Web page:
My philosophy on channels, though, is that timing is the hardest part to get. When you’re too small and you sign up a very powerful channel partner like Ingram, you get into trouble because you get lost. Once you get to a certain size, though, you really need that kind of channel to move things for you. Figuring out that timing is the most important thing.

TD: You mentioned in your talk that you’re planning to go public – how long have you been considering that? 

SL: From a numbers perspective, we’ve had the numbers to go public since 2011. For me, though, going public is not the end, it’s a means to an end. For us the ultimate goal is to build a company. Going public to me is just a funding event. It’s necessary for big companies like tier-1 operators to see that we are going to stick around, and also for our employees it’s a validation of their work, so in a sense the reward of an IPO is emotionally important, but I also want to make sure that I do it right. I don’t want to be one of those companies that IPOs and then a year later the stock crashes because I didn’t realise the channel had stock [in inventory]. For us, having the infrastructure to operate a company predictably is one critical requirement.

TD: With a lot of tech companies the goal is just to get big enough to sell off, has that ever been something you’ve considered?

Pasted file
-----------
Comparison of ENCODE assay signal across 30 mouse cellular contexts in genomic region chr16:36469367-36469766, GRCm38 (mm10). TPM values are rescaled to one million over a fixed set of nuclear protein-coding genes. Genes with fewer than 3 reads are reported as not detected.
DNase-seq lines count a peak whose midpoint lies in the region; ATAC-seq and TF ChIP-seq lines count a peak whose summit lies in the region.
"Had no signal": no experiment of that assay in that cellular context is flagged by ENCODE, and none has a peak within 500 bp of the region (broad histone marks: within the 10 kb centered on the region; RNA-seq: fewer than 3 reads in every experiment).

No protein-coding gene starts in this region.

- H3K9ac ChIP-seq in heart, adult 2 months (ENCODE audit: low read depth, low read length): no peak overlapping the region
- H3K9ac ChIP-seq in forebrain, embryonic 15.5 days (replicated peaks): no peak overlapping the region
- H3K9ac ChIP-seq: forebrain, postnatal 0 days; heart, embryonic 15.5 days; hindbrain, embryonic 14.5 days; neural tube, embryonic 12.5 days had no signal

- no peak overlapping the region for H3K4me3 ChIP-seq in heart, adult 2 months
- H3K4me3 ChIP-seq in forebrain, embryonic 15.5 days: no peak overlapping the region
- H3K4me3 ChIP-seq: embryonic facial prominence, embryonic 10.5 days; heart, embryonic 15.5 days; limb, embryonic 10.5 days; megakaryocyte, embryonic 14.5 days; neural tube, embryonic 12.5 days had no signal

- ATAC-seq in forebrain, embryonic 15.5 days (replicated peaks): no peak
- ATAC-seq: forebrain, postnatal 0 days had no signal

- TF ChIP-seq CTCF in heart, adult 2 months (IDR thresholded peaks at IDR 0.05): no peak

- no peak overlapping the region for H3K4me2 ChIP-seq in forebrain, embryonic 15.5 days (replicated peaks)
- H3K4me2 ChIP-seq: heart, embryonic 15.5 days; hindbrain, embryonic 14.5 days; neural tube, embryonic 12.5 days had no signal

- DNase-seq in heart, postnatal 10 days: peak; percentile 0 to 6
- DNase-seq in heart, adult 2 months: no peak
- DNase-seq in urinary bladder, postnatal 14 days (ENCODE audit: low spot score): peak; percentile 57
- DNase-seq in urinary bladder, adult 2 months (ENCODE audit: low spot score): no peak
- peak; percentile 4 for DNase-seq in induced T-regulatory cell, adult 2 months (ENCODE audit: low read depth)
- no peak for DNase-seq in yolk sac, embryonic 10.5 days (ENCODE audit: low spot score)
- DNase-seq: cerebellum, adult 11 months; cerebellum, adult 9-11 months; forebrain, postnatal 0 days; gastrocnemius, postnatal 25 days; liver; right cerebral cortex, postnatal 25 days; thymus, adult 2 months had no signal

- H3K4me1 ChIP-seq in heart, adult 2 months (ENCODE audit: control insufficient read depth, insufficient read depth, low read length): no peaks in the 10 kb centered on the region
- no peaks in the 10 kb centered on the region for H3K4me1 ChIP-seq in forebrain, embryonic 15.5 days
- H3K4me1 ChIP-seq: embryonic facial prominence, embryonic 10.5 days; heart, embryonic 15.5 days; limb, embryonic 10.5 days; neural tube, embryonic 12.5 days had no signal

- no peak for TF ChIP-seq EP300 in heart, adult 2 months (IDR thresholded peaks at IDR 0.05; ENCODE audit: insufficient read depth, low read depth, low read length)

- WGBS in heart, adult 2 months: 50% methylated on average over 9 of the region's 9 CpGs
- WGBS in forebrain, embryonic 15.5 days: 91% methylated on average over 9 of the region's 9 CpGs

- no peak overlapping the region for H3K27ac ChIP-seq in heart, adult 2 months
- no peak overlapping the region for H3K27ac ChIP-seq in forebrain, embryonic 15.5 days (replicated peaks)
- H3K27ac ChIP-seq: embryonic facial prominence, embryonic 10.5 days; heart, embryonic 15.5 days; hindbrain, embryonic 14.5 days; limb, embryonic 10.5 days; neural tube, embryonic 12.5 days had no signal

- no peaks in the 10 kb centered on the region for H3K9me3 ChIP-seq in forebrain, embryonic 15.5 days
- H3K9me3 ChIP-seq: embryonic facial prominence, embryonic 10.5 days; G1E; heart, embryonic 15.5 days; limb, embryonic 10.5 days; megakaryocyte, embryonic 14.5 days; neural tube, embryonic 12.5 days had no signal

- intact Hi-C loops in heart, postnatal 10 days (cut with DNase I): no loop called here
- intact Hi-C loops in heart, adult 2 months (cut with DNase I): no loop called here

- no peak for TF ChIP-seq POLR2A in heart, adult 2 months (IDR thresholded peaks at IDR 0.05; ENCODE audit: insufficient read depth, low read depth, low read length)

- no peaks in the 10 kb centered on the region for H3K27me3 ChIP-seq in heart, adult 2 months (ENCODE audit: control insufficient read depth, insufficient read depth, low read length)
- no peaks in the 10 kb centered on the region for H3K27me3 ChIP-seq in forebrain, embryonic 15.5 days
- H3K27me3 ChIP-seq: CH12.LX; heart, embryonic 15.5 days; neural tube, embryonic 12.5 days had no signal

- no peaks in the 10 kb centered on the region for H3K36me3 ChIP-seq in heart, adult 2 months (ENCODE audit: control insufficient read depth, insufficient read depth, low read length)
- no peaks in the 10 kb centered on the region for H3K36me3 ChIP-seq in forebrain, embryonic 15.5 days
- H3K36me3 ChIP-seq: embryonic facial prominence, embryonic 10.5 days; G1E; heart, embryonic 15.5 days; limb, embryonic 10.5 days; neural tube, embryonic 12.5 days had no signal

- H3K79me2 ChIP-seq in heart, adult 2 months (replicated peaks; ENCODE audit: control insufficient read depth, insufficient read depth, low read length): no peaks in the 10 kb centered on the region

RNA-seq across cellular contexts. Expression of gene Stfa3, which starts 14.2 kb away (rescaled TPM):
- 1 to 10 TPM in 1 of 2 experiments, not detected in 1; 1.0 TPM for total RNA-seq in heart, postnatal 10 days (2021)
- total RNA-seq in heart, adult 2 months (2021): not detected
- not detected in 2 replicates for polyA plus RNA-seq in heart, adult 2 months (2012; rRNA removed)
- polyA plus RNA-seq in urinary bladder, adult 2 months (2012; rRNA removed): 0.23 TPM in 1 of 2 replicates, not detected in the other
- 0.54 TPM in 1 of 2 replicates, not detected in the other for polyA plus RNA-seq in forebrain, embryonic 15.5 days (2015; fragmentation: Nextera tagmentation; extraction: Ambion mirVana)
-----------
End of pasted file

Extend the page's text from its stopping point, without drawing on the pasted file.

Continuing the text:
SL: This is my third start up, and my philosophy is never to build a start up to get sold. Otherwise, you end up optimising the company in the wrong ways. The only thing I can control is to build a company that can sustain itself. Along the way, if somebody offers you a price that you can’t turn down, you sell. From our perspective right now, our company has built a lot of value. I’m not making any assumptions about acquisitions. I’m just marching on forward.

TD: The quirky character of the company – is that something you’ve deliberately put in, or is that just how you roll?

SL: We are all quirky people, that’s true. But we like it, we like personality. It’s very important. It’s important for our employees, it’s good for our partners, and even customers like it. It’s very important for us to have a personality. We are proud of our technology, we are a little bit geeky, but we want to have fun as well. People want to work with fun people. Like in our channels, I want to create this loyalty where they feel like they’re part of a pack. Without a personality that’s very difficult, you are just tied together by interdependency. If you have the same personality, there’s a little bit of an emotional aspect to the whole thing.